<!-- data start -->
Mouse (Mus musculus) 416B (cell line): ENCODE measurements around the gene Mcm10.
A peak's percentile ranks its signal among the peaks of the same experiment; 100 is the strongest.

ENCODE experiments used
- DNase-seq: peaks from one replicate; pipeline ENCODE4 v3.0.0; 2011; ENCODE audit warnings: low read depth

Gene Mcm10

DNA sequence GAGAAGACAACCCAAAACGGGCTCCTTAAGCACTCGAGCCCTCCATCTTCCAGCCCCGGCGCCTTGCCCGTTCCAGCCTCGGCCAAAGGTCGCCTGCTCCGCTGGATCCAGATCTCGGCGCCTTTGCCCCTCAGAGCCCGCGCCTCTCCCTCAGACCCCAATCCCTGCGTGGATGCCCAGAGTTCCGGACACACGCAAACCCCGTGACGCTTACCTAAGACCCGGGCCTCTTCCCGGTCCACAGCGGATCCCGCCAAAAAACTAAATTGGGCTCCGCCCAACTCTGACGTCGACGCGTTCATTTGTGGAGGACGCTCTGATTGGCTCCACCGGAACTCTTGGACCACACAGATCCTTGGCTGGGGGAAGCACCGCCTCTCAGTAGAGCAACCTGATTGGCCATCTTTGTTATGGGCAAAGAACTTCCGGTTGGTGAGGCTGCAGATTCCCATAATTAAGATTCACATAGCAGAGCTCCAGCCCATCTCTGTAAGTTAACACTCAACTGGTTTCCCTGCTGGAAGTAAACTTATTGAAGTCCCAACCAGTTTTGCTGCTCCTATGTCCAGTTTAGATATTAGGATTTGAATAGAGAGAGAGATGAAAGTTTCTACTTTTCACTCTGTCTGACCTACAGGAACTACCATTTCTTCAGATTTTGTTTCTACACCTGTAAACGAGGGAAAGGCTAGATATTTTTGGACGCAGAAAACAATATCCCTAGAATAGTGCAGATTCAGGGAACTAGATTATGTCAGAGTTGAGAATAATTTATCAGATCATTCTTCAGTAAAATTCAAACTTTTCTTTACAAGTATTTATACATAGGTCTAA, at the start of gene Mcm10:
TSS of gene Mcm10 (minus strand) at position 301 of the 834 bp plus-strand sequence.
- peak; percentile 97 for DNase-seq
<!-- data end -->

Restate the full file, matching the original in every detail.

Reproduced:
Mouse (Mus musculus) 416B (cell line): ENCODE measurements around the gene Mcm10.
A peak's percentile ranks its signal among the peaks of the same experiment; 100 is the strongest.

ENCODE experiments used
- DNase-seq: peaks from one replicate; pipeline ENCODE4 v3.0.0; 2011; ENCODE audit warnings: low read depth

Gene Mcm10

DNA sequence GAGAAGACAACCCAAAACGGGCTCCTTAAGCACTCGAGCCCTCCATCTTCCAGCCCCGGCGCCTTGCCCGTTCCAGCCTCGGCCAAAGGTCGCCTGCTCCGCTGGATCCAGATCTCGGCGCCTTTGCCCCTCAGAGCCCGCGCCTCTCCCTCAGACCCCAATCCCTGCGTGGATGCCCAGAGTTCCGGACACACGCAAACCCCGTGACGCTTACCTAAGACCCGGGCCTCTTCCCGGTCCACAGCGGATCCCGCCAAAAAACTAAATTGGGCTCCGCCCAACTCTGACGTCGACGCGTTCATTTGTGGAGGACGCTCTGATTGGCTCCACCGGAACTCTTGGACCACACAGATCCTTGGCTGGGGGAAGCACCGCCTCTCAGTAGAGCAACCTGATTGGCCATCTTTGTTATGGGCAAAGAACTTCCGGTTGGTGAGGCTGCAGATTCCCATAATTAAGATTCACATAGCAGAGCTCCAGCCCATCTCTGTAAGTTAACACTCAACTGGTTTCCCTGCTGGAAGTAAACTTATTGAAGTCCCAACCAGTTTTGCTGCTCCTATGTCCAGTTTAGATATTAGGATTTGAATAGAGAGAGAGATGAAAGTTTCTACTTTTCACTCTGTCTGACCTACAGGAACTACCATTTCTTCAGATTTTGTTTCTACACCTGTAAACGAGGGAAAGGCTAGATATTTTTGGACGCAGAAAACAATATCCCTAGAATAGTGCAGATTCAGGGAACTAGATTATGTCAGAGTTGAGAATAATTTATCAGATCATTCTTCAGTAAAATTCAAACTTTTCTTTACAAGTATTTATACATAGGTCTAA, at the start of gene Mcm10:
TSS of gene Mcm10 (minus strand) at position 301 of the 834 bp plus-strand sequence.
- peak; percentile 97 for DNase-seq